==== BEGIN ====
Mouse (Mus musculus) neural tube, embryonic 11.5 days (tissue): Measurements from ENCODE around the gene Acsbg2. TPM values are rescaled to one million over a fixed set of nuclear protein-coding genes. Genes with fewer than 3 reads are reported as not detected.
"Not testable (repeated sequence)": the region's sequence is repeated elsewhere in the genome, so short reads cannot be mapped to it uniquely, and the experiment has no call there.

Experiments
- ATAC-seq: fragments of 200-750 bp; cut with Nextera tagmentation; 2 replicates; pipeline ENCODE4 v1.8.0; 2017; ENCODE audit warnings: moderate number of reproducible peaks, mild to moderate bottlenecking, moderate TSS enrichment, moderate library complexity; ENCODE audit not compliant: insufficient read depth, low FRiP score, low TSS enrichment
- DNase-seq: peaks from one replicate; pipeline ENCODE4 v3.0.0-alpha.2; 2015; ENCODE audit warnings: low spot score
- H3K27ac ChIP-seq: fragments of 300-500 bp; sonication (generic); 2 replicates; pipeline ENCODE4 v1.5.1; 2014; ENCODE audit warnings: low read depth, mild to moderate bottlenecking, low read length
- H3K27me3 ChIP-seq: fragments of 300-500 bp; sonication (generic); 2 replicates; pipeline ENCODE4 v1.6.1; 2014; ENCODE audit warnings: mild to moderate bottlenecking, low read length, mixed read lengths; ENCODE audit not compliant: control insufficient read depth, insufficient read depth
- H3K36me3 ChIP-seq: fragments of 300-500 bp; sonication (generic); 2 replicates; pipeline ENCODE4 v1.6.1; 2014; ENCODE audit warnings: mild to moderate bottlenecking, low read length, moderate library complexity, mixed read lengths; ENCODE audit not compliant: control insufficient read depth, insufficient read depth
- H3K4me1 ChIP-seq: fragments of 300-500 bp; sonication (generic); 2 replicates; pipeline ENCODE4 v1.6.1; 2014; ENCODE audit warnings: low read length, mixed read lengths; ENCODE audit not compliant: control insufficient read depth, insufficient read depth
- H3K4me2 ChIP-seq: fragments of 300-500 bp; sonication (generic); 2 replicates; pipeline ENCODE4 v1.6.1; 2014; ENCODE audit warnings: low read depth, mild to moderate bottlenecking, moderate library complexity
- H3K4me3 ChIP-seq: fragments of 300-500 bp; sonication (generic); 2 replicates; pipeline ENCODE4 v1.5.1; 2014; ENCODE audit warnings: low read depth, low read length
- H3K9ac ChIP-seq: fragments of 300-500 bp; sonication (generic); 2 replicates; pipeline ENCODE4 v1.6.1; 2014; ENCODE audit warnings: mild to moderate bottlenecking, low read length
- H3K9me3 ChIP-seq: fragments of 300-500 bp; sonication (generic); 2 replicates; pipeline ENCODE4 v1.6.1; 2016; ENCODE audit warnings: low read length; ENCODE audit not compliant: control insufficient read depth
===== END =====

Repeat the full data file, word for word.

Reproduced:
Mouse (Mus musculus) neural tube, embryonic 11.5 days (tissue): Measurements from ENCODE around the gene Acsbg2. TPM values are rescaled to one million over a fixed set of nuclear protein-coding genes. Genes with fewer than 3 reads are reported as not detected.
"Not testable (repeated sequence)": the region's sequence is repeated elsewhere in the genome, so short reads cannot be mapped to it uniquely, and the experiment has no call there.

Experiments
- ATAC-seq: fragments of 200-750 bp; cut with Nextera tagmentation; 2 replicates; pipeline ENCODE4 v1.8.0; 2017; ENCODE audit warnings: moderate number of reproducible peaks, mild to moderate bottlenecking, moderate TSS enrichment, moderate library complexity; ENCODE audit not compliant: insufficient read depth, low FRiP score, low TSS enrichment
- DNase-seq: peaks from one replicate; pipeline ENCODE4 v3.0.0-alpha.2; 2015; ENCODE audit warnings: low spot score
- H3K27ac ChIP-seq: fragments of 300-500 bp; sonication (generic); 2 replicates; pipeline ENCODE4 v1.5.1; 2014; ENCODE audit warnings: low read depth, mild to moderate bottlenecking, low read length
- H3K27me3 ChIP-seq: fragments of 300-500 bp; sonication (generic); 2 replicates; pipeline ENCODE4 v1.6.1; 2014; ENCODE audit warnings: mild to moderate bottlenecking, low read length, mixed read lengths; ENCODE audit not compliant: control insufficient read depth, insufficient read depth
- H3K36me3 ChIP-seq: fragments of 300-500 bp; sonication (generic); 2 replicates; pipeline ENCODE4 v1.6.1; 2014; ENCODE audit warnings: mild to moderate bottlenecking, low read length, moderate library complexity, mixed read lengths; ENCODE audit not compliant: control insufficient read depth, insufficient read depth
- H3K4me1 ChIP-seq: fragments of 300-500 bp; sonication (generic); 2 replicates; pipeline ENCODE4 v1.6.1; 2014; ENCODE audit warnings: low read length, mixed read lengths; ENCODE audit not compliant: control insufficient read depth, insufficient read depth
- H3K4me2 ChIP-seq: fragments of 300-500 bp; sonication (generic); 2 replicates; pipeline ENCODE4 v1.6.1; 2014; ENCODE audit warnings: low read depth, mild to moderate bottlenecking, moderate library complexity
- H3K4me3 ChIP-seq: fragments of 300-500 bp; sonication (generic); 2 replicates; pipeline ENCODE4 v1.5.1; 2014; ENCODE audit warnings: low read depth, low read length
- H3K9ac ChIP-seq: fragments of 300-500 bp; sonication (generic); 2 replicates; pipeline ENCODE4 v1.6.1; 2014; ENCODE audit warnings: mild to moderate bottlenecking, low read length
- H3K9me3 ChIP-seq: fragments of 300-500 bp; sonication (generic); 2 replicates; pipeline ENCODE4 v1.6.1; 2016; ENCODE audit warnings: low read length; ENCODE audit not compliant: control insufficient read depth